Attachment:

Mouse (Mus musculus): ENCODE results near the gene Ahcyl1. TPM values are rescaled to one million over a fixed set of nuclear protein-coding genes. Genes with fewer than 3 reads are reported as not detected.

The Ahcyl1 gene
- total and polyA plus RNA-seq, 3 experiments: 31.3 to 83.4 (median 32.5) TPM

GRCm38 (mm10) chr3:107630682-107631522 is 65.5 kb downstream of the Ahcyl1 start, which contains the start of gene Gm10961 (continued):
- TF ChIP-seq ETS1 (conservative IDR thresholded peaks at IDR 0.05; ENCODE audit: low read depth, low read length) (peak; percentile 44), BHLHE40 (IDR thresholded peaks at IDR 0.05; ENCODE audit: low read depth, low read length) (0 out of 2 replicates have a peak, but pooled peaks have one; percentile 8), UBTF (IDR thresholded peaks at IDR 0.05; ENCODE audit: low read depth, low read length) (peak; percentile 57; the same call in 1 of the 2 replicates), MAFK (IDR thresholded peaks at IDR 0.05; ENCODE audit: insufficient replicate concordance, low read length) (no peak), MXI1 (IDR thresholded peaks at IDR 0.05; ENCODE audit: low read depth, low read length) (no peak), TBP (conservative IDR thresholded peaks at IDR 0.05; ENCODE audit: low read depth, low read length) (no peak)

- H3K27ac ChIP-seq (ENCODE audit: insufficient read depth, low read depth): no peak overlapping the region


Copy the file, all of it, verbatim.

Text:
Mouse (Mus musculus): ENCODE results near the gene Ahcyl1. TPM values are rescaled to one million over a fixed set of nuclear protein-coding genes. Genes with fewer than 3 reads are reported as not detected.

The Ahcyl1 gene
- total and polyA plus RNA-seq, 3 experiments: 31.3 to 83.4 (median 32.5) TPM

GRCm38 (mm10) chr3:107630682-107631522 is 65.5 kb downstream of the Ahcyl1 start, which contains the start of gene Gm10961 (continued):
- TF ChIP-seq ETS1 (conservative IDR thresholded peaks at IDR 0.05; ENCODE audit: low read depth, low read length) (peak; percentile 44), BHLHE40 (IDR thresholded peaks at IDR 0.05; ENCODE audit: low read depth, low read length) (0 out of 2 replicates have a peak, but pooled peaks have one; percentile 8), UBTF (IDR thresholded peaks at IDR 0.05; ENCODE audit: low read depth, low read length) (peak; percentile 57; the same call in 1 of the 2 replicates), MAFK (IDR thresholded peaks at IDR 0.05; ENCODE audit: insufficient replicate concordance, low read length) (no peak), MXI1 (IDR thresholded peaks at IDR 0.05; ENCODE audit: low read depth, low read length) (no peak), TBP (conservative IDR thresholded peaks at IDR 0.05; ENCODE audit: low read depth, low read length) (no peak)

- H3K27ac ChIP-seq (ENCODE audit: insufficient read depth, low read depth): no peak overlapping the region